May 03, 2016
How to Win Friends and Influence People was written for almost any situation with human interactions. Dale Carnegie, although many of his examples were during his time, was a man that spoke of things that will resonate beyond when he wrote this timeless book.
In regards to building relationships and networking, Carnegie presents a plethora of insights to do your best in both. We've written about how to write emails that influence a buyer's decision (the Dale Carnegie Way), yet how do you even start the email chain? What do you do when you don't even know the person?
Yes, you can send a cold email, but what if you knew someone who could introduce you? Or what if it was the other way around? How do you write an awesome introduction...the Dale Carnegie way?
"Remember that a person's name is to that person the sweetest and most important sounds in any language."
Remembering names is sometimes difficult, but as preached by Carnegie, recalling someone's name can have great positive returns. When you hear your name, your brain activates the posterior region. The posterior region in your brain involves planned movements, spatial reasoning, and attention.
I think it's a safe and somewhat educated assumption that it's similar process and activation in your brain when you read your name. And it's attention grabbing, you'll have someone's focus by using their name.
Introducing someone with the right name online shouldn't be hard, but you'd be surprised how many people make that mistake. Whether it's through autocorrect, getting distracted, or just flat-out misspelling the person's name, getting someone's name wrong in an introduction can make a terrible first impression. It's not detrimental to the start of your business relationship, but it's not helping anything either. If someone has a hard to spell name and you spell it right in your introduction, you'll have a good start to this budding relationship.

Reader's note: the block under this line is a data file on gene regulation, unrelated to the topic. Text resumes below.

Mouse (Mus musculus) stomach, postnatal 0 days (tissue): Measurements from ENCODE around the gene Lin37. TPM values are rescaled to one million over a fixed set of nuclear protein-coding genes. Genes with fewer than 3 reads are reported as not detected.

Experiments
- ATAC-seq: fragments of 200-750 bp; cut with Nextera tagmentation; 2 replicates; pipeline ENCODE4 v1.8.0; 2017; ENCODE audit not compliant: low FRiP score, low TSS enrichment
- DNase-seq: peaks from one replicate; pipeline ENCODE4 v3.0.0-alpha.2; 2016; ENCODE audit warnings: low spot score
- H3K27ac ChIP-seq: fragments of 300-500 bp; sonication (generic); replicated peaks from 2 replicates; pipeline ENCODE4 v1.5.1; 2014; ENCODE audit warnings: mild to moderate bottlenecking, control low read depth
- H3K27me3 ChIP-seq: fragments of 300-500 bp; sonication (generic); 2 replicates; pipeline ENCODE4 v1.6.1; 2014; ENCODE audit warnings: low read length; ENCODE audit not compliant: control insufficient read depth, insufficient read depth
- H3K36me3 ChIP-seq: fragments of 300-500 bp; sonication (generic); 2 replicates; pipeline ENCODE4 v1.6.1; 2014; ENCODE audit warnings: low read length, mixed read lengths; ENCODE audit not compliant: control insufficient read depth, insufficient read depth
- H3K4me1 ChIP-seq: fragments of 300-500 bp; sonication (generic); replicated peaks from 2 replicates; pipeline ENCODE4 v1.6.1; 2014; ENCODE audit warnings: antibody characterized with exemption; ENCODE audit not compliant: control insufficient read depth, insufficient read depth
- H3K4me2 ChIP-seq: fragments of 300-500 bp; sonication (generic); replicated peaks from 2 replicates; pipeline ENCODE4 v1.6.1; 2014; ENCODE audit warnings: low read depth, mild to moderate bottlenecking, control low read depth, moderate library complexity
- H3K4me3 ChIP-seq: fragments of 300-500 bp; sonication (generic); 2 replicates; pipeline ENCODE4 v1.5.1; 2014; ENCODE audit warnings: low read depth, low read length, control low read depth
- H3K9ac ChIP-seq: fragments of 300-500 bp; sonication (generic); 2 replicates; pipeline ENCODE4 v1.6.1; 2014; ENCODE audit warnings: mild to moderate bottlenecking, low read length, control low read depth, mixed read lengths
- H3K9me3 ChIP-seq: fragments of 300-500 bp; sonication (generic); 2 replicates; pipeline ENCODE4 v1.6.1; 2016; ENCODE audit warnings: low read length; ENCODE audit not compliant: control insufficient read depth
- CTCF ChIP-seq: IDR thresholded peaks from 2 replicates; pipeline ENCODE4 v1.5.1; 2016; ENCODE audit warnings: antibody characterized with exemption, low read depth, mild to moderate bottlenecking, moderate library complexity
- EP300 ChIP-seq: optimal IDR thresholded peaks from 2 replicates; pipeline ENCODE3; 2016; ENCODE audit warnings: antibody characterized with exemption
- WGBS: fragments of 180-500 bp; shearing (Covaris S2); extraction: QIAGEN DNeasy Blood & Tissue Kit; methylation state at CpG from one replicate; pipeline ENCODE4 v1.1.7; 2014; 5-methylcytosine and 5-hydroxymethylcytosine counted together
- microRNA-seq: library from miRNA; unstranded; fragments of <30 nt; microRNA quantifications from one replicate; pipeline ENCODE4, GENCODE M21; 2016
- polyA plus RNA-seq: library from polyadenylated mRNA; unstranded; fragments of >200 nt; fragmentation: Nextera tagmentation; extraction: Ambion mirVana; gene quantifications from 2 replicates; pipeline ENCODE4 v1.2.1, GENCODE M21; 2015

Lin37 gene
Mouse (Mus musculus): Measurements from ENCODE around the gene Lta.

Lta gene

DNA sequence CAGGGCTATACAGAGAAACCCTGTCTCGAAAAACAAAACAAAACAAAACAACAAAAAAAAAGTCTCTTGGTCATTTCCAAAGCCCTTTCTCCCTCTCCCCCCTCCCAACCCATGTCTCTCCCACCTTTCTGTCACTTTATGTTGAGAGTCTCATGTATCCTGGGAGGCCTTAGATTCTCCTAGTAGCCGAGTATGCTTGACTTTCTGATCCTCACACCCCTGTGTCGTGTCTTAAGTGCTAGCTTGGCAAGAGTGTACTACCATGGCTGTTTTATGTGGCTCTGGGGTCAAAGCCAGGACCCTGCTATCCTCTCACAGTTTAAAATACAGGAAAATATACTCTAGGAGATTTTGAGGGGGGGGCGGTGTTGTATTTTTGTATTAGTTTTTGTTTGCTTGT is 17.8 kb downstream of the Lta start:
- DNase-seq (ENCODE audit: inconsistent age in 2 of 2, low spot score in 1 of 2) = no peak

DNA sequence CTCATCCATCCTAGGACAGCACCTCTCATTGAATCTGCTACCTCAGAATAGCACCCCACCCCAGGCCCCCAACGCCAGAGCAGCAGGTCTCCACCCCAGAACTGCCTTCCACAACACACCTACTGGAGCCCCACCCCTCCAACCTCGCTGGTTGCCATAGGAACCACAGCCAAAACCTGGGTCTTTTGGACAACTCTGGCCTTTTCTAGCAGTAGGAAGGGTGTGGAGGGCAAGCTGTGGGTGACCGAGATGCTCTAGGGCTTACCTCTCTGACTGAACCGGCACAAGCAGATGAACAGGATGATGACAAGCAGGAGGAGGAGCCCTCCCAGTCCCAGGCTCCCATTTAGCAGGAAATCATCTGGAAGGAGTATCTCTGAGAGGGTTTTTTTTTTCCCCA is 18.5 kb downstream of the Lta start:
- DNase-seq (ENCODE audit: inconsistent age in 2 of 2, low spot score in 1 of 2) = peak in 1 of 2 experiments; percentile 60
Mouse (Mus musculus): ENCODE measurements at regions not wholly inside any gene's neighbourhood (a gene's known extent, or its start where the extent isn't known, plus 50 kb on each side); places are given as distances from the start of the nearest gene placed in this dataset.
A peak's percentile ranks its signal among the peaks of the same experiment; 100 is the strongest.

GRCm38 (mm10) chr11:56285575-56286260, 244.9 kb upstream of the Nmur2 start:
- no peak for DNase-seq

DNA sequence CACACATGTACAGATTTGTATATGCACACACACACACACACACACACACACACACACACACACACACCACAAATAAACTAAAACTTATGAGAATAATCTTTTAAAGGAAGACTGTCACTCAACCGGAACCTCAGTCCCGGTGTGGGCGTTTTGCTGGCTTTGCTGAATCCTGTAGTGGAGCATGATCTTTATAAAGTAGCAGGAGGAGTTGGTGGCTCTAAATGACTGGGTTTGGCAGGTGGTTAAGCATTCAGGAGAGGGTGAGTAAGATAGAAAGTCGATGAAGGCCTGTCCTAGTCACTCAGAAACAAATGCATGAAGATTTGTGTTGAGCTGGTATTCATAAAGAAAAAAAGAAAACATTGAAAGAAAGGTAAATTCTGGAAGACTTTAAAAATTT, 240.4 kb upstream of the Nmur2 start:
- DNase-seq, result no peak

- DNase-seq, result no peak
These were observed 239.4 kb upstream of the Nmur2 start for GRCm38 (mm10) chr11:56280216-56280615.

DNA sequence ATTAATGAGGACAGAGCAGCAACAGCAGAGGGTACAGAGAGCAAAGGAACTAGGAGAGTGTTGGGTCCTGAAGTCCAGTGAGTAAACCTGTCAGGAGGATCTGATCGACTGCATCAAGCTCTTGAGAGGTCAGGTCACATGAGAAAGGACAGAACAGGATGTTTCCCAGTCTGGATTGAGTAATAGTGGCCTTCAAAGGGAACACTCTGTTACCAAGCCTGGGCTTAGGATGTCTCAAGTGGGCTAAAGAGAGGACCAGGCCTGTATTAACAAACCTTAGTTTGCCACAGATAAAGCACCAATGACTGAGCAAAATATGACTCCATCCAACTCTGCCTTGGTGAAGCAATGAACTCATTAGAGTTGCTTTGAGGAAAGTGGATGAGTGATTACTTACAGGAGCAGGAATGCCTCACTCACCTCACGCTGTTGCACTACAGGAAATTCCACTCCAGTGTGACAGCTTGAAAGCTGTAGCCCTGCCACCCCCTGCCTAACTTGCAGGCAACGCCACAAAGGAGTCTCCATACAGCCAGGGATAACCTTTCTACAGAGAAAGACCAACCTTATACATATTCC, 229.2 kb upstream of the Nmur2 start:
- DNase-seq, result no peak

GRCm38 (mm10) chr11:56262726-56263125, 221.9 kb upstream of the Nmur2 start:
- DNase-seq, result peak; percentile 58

Even though some features like, autocorrect or spellcheck may be beneficial, giving your introduction a read-through could catch those mistakes. You'll hopefully open with their name, and see if you can insert it in your communication in a place where you need to capture their attention. Using Dale Carnegie's principle with names will come in handy with the start to your introduction.
"Be a good listener. Encourage others to talk about themselves."
In How to Win Friends and Influence People, Carnegie discusses examples of conversations he's had with a few people. One example he provided was with a conversation with a botanist. The botanist did most of the talking and Carnegie did most of the listening. After Carnegie left, the botanist exclaimed to the host that Carnegie was a "great conversationalist."
Even though, most of the talking was done by the botanist, Carnegie gave us a great example of this. When you encourage the other person to talk about them themselves, you aren't doing yourself a disservice. Instead, you are helping yourself by helping the other person. The other person will leave with a good first impression.
Don't just introduce yourself. Try to ask some opening questions about the other person. Don't just ask "How are you?" or "How was your weekend?" Go deeper and ask questions that will encourage someone to open up. When you encourage them to open up, they'll also be more likely to respond back to your introduction.